Verses 17-18 are a graphic, grotesque description of the destruction of the beast. Christ will be victorious. His armies are with him and he will conquer. This graphic is used by the prophet Ezekiel in a prophecy against the nations of the earth called Gog and Magog (which we will read about in Revelation 20).
4 You shall fall on the mountains of Israel, you and all your hordes and the peoples who are with you. I will give you to birds of prey of every sort and to the beasts of the field to be devoured.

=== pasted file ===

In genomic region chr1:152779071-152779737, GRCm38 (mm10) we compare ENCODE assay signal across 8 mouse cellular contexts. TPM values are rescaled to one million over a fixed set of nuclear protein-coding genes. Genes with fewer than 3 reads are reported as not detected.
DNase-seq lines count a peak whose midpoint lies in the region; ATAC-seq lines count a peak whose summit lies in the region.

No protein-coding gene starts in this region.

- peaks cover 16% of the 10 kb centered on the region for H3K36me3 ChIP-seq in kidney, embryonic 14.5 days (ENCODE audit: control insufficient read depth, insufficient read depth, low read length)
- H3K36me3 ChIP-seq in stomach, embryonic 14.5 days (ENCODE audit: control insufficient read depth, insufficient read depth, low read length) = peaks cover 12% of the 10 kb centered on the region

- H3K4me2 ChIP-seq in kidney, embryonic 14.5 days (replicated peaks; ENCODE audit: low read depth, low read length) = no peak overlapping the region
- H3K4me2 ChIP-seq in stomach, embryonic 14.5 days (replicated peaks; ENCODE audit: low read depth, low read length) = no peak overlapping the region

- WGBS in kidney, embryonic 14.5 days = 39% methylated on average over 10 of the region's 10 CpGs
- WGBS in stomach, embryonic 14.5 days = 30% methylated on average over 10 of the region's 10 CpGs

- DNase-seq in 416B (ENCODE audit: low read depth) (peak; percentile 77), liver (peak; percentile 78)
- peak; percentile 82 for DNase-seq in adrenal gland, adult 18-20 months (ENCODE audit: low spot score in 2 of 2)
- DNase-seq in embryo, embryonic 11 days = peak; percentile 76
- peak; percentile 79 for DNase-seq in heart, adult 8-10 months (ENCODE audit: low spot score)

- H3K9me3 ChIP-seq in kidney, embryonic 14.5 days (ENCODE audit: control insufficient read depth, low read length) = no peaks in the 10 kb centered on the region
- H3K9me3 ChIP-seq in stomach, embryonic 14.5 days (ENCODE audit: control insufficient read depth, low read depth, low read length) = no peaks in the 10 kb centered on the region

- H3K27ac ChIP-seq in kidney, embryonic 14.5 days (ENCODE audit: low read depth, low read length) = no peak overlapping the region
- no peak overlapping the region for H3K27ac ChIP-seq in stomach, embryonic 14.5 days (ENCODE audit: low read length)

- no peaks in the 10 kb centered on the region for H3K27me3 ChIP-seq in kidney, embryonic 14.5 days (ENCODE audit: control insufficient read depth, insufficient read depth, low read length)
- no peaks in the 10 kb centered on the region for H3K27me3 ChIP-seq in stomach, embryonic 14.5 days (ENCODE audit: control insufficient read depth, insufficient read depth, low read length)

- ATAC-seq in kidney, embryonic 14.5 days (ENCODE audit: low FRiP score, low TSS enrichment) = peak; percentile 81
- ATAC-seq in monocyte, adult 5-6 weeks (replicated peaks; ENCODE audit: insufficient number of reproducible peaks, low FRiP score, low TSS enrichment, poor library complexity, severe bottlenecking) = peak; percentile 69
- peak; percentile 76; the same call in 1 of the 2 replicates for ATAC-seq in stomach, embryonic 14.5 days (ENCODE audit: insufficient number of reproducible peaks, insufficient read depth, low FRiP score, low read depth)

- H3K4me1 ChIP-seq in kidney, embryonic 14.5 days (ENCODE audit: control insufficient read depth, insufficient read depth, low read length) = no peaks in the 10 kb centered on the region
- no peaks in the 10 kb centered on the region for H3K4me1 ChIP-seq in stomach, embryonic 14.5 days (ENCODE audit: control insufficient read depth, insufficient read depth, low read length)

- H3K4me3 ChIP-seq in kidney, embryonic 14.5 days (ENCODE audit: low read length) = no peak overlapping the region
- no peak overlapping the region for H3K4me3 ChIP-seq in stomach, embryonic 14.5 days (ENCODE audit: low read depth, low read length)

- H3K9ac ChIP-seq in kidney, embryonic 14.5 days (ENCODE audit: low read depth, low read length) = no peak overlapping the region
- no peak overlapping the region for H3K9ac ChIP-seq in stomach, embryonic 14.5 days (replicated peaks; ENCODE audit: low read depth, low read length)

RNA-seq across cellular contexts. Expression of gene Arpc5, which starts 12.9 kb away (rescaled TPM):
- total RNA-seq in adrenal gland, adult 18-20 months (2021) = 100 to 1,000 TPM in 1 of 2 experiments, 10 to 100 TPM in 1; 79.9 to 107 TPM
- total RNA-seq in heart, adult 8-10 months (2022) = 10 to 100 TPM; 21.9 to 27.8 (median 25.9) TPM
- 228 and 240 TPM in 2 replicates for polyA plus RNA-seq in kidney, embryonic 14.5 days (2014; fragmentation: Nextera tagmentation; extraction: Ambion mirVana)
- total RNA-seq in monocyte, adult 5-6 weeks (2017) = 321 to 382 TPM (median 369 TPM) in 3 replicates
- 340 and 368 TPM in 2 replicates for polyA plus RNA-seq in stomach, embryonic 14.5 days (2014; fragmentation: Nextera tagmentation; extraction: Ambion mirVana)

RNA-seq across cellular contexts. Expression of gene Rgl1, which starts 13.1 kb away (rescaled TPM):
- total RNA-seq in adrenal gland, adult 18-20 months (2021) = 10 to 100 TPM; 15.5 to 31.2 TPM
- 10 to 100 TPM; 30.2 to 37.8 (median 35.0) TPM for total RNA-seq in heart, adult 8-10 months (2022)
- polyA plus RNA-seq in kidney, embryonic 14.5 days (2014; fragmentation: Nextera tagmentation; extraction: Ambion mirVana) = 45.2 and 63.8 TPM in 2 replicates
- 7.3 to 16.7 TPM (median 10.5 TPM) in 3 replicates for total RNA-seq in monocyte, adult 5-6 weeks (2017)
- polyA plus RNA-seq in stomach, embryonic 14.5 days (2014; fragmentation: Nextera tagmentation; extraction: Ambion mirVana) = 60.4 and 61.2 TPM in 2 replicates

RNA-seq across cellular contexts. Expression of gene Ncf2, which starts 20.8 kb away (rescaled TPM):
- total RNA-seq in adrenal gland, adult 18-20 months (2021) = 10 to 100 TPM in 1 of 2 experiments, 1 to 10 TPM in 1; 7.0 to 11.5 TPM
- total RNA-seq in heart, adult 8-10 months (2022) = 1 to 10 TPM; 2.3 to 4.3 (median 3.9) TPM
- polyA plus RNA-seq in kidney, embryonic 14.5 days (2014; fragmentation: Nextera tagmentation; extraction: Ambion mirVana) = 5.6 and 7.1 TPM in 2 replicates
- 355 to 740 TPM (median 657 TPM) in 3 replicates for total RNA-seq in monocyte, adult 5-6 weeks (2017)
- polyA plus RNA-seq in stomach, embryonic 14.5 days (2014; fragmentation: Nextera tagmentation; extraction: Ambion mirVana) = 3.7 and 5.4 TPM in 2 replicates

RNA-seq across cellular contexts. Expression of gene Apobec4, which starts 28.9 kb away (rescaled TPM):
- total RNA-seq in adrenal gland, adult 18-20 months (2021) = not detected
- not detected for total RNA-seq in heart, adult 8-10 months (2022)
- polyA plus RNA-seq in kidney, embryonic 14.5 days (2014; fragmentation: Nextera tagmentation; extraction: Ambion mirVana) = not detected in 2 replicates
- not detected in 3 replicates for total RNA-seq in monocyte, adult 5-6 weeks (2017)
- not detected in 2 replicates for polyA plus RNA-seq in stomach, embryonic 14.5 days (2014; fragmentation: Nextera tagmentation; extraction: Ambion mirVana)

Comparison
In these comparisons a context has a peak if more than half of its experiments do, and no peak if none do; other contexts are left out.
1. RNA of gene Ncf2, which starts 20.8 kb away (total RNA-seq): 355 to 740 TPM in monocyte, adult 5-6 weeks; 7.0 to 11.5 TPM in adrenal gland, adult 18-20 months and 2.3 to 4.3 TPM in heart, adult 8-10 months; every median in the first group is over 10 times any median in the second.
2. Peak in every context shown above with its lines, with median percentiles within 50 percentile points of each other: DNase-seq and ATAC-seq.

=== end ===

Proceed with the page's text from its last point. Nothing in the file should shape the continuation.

17 “As for you, son of man, thus says the Lord GOD: Speak to the birds of every sort and to all beasts of the field, ‘Assemble and come, gather from all around to the sacrificial feast that I am preparing for you, a great sacrificial feast on the mountains of Israel, and you shall eat flesh and drink blood. 18 You shall eat the flesh of the mighty, and drink the blood of the princes of the earth—of rams, of lambs, and of he-goats, of bulls, all of them fat beasts of Bashan. 19 And you shall eat fat till you are filled, and drink blood till you are drunk, at the sacrificial feast that I am preparing for you. 20 And you shall be filled at my table with horses and charioteers, with mighty men and all kinds of warriors,’ declares the Lord GOD.” (Ezekiel 39:4, 17–20 ESV)